Osteoid osteoma is treated primarily by radiofrequency (RF) ablation. However, there is little information about the distribution of heat in bone during the procedure and its safety. We constructed a model of osteoid osteoma to assess the distribution of heat in bone and to define the margins of safety for ablation. Cavities were drilled in cadaver bovine bones and filled with a liver homogenate to simulate the tumour matrix. Temperature-sensing probes were placed in the bone in a radial fashion away from the cavities. RF ablation was performed 107 times in tumours < 10 mm in diameter (72 of which were in cortical bone, 35 in cancellous bone), and 41 times in cortical bone with models > 10 mm in diameter. Significantly higher temperatures were found in cancellous bone than in cortical bone (p < 0.05). For lesions up to 10 mm in diameter, in both bone types, the temperature varied directly with the size of the tumour (p < 0.05), and inversely with the distance from it. Tumours of > 10 mm in diameter showed a trend similar to those of smaller lesions. No temperature rise was seen beyond 12 mm from the edge of a cortical tumour of any size. Formulae were developed to predict the expected temperature in the bone during ablation.
Cite this article: Bone Joint J 2014; 96-B:677–83
- Osteoid osteoma
- Radiofrequency ablation
- Heat distribution in bone
- Benign bone tumours
- Minimally invasive surgery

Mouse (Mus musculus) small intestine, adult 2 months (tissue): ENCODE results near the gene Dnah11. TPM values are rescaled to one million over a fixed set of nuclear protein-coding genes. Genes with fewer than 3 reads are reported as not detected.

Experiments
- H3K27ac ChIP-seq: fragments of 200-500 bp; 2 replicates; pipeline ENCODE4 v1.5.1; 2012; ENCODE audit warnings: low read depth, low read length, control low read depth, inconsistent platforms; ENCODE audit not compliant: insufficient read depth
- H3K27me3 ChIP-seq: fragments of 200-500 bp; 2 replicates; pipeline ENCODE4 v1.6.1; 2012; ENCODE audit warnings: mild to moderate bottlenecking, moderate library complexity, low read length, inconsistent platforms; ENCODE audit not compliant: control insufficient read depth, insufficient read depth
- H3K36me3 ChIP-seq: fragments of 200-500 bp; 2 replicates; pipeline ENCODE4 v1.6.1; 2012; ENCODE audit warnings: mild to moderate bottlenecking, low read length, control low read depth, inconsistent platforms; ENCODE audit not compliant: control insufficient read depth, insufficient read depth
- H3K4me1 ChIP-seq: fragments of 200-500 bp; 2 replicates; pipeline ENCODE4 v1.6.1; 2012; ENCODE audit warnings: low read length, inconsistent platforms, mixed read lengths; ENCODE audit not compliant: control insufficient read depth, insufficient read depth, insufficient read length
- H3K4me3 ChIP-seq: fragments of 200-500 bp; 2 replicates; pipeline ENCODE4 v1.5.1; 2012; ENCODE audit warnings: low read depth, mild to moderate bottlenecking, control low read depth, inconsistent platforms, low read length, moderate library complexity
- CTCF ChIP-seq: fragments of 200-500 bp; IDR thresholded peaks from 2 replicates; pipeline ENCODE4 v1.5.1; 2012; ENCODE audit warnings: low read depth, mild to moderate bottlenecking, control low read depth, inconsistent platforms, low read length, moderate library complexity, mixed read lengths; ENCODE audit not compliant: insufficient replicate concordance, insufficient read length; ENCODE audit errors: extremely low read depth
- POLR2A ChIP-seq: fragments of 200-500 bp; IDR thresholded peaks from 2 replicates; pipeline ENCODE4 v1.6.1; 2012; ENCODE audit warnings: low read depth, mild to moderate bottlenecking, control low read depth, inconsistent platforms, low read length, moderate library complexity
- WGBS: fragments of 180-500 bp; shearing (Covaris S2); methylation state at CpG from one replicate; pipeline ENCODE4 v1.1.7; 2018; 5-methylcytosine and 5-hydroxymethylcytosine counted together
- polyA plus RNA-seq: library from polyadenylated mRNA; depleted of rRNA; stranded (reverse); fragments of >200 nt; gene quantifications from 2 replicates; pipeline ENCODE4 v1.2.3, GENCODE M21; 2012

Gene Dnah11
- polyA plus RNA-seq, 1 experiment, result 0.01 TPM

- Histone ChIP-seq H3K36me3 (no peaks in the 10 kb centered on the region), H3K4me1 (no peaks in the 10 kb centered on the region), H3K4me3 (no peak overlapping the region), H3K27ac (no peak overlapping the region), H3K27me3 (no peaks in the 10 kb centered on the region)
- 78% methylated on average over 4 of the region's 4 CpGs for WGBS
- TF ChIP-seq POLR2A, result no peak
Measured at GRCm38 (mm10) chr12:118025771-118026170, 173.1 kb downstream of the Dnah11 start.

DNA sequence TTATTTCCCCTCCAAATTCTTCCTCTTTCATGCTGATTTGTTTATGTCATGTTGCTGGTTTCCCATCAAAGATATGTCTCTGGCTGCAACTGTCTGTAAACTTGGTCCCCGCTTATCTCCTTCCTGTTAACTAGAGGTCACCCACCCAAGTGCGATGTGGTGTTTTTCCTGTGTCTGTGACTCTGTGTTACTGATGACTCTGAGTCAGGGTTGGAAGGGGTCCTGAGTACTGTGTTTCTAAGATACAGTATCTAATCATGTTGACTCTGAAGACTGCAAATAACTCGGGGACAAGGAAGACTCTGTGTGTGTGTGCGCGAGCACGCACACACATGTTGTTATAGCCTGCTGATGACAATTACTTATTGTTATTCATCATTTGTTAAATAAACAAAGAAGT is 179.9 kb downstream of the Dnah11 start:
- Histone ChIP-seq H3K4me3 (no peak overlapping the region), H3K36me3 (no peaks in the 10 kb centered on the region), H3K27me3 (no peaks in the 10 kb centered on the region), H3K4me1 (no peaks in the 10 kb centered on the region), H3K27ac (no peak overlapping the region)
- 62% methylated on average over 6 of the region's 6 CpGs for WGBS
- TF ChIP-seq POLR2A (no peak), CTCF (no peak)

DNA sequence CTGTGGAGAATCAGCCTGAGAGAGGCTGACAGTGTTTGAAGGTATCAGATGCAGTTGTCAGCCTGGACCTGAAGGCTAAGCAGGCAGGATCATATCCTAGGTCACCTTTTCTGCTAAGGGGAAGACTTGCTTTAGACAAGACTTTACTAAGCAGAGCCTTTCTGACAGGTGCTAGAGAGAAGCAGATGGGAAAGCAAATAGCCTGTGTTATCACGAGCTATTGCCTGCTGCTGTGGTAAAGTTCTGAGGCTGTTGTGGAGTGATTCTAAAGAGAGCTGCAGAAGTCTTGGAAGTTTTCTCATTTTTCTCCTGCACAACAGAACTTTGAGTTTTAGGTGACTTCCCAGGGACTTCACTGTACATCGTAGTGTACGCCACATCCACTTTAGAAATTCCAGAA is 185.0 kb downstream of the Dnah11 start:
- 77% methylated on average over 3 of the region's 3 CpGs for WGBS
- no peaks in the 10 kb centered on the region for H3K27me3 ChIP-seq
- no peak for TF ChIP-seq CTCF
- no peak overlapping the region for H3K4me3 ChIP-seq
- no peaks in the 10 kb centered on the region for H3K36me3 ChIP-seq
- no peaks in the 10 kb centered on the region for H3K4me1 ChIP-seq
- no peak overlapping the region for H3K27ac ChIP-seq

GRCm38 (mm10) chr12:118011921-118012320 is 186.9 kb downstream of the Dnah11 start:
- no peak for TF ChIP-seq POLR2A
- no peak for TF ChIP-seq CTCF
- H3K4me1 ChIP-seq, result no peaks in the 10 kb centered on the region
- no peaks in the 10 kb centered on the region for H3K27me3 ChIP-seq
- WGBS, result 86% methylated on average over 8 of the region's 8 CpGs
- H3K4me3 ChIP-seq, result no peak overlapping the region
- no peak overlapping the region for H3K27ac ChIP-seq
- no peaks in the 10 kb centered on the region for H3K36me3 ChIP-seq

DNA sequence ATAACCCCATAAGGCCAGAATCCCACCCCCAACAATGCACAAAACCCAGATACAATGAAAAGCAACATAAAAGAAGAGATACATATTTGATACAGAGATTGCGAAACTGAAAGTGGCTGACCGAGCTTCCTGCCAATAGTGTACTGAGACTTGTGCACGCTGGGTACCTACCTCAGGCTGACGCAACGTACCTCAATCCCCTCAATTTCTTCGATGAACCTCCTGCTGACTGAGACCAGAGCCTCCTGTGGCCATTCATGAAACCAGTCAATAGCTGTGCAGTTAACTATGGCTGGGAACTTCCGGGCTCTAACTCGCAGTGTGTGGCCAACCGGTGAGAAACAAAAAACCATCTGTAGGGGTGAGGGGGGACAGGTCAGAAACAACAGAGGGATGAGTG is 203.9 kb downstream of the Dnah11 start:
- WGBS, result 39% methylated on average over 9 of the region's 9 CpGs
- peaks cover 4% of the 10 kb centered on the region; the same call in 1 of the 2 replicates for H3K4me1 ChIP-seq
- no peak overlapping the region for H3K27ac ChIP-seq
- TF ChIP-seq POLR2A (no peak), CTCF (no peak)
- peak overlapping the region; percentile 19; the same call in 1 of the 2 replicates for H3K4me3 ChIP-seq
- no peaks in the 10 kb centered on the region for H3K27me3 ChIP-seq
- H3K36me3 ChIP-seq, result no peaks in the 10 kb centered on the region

- Temperature prediction
We would like to thank all those who contributed to this project: Professor N. S. Goldberg, S. Yeffet-Halevi and I. Nissenabum from the experimental radiology laboratory for their assistance with the experiments; T. Bdolah-Abraham and A. Daskal from the Hadassah-Hebrew University Medical School and the Hospital’s Department of Orthopedic Surgery for statistical analysis; and S. Fraifeld, senior technical writer at Hadassah, for editorial assistance during preparation of the manuscript. No financial support was received in support of this study. Research was performed at the Hadassah-Hebrew University Medical Center, in the Departments of Orthopedic Surgery and Radiology.
No benefits in any form have been received or will be received from a commercial party related directly or indirectly to the subject of this article.
This article was primary edited by G. Scott and first proof edited by J. Scott.
- Received July 26, 2013.
- Accepted February 7, 2014.
- ©2014 The British Editorial Society of Bone & Joint Surgery